I battle with the way I'm getting the working itch now I've been a SAHM for 6 months. I have never not worked, I even missed maternity leave to just carry on because I had too. I went to uni for 6 years and I now think 'why did I bother, what a waste, what am I going to do in 5 years'. Drives me insane sometimes as I always felt the pressure to achieve in a career as I was teh 'academic' child.
    How do you find teh slow paced life of children? Sometimes it's fine and sometimes it makes me wild. I wouldn't change it for teh world though, it was definatley the right decision. I just can't help but panic about teh future. really trying hard just to live and enjoy the now.

  7. Such a great post, I'm so pleased to hear you are enjoying the new phase of your life. We've joked before that as you leave our little world of law for a period of full-on mothering, I, instead am looking to return to the world of ego, 6 minute units & billing targets. I'm in a real pickle at the moment and your post has helped me more than you could ever know.

    MD xx

  8. The one thing my extended bed rest proved to me last summer was that I needed an outlet - without work I found other things to keep me busy and to strive towards and to be fair being paid to achieve does help...

    And my kids are happier without me being all organised around the place

    Enjoy (and if you do launch the millinery business I would love you to do something for me please)

  9. Trish - I read what you do and I feel exhausted!! Why isn't that "proper"? My hope is that as more of us do this sort of bit of this, bit of that, dipping in and out of the workplace, it will become more normal, and we won't worry that other people think we are doing something that is undeserving.... Or maybe that's over optimistic!

    Anyway, on a lighter note, book is yours. Will need your address...

    Mwa - FOUR degrees! I'm feeling a bit uneducated now!. I think though it all is about redefining success. We've thought of it as one thing for so long, it's hard to change that. I'm part way there, sounds like you are too.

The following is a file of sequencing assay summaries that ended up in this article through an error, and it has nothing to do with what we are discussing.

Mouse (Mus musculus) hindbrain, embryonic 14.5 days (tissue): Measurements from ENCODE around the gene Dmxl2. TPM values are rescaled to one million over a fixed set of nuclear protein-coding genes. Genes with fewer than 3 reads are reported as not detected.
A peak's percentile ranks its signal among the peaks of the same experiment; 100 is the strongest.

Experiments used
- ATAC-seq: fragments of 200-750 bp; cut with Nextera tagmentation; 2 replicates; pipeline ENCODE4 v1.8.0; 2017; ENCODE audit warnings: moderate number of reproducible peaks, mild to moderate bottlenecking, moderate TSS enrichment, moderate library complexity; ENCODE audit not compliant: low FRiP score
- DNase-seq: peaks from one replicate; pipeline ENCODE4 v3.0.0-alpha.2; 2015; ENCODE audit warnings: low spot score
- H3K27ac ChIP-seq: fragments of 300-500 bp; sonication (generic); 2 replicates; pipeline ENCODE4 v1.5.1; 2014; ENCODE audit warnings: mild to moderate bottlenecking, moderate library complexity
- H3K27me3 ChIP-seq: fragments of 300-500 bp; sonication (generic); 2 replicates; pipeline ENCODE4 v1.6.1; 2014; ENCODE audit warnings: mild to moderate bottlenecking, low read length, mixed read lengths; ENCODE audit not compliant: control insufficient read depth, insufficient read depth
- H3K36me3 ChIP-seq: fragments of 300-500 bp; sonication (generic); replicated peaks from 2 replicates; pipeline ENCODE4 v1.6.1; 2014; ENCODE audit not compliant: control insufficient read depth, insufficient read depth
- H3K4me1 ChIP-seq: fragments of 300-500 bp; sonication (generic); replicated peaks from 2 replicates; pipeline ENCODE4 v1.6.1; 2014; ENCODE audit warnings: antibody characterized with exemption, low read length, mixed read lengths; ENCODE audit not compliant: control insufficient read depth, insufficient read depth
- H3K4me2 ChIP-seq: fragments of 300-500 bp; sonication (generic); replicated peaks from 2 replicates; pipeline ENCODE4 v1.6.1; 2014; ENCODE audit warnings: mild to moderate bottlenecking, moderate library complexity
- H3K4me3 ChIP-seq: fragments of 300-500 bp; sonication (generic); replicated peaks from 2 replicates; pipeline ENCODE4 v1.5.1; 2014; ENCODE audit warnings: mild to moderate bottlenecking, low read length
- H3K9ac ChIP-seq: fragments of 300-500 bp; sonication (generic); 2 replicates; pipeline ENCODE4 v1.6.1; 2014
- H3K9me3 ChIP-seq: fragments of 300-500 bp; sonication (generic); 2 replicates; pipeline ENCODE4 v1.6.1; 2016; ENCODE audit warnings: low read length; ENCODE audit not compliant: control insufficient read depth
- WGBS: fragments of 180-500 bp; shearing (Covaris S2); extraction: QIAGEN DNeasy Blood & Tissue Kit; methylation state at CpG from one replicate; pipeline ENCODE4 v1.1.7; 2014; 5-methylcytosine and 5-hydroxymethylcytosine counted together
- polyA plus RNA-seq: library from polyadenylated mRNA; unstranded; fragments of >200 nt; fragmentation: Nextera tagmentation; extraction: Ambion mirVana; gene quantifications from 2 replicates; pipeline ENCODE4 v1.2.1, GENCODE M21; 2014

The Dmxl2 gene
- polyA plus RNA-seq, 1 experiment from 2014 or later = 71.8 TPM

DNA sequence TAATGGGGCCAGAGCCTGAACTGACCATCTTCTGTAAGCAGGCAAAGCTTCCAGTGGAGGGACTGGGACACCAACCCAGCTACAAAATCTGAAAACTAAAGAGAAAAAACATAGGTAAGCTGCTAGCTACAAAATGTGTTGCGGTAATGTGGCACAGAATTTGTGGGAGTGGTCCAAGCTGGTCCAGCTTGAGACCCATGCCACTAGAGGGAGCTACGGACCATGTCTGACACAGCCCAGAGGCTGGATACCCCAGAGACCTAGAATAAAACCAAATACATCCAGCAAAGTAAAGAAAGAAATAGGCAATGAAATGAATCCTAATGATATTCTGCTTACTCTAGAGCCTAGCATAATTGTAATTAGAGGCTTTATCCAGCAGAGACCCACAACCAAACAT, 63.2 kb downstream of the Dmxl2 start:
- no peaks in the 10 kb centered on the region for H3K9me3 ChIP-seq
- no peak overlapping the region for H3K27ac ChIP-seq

Sorry there aren't other SAHMs where you are. Fancy moving to Scotland?! Isn't your other half from up here?!

    Notes to self - wow! Thank you! Although I think you should probably be concentrating on having the baby and let what's going to happen in a years time wait until then! Am checking in for news regularly!

    Diney - really interesting comparing two different experiences (although of course they're two different children). Clearly (I've seen the pictures) you've done something right with both of them though! Really interesting for me to see how doing different things, at different times, for different reasons, can work. Thank you.

    Walking with Angels - hello. Hope you're doing ok. Have been thinking of you. Hope the re-evaluation is helping.

    A Muse - You're totally right. It drives me insane too. But then I do think it's the right thing for me to do at the moment. I definitely think though that you can't worry about the future... see Modern Dilemma's blog - she's getting back into it after years out!

    MD - Sorry you're in a pickle. Have been thinking about you and hoping that interviews, and life changes, and decisions have been going well. Shout if you want a proper chat about it all.... And very glad the post helped too.

    Muddling Along - I think you're right. The outlet matters doesn't it? I'm sure I wouldn't be nearly so sanguine without the blog. Both as a brain exercise, and as a way of realising how many other intelligent women there are out there, thinking the same sort of stuff...

    Oh, and would be absolutely delighted to make you something - send me an email. You can be my first customer!

  10. This comment has been removed by the author.

  11. I'll definitely have to check out this book. Thanks!

  12. It's not a work of literary genius, but you'll enjoy it! (would have sent it to you, but Trish has it now...)

  13. Hey you, Tagged you over here -


I know. I'm sorry. I hate these word recognition, are you a robot, guff things too, but having just got rid of a large number of ungrammatical and poorly spelt adverts for all sorts of things I don't want, and especially don't want on my blog, I'm hoping that this will mean that only lovely people, of the actually a person variety, will comment.

So please do. Comments are great...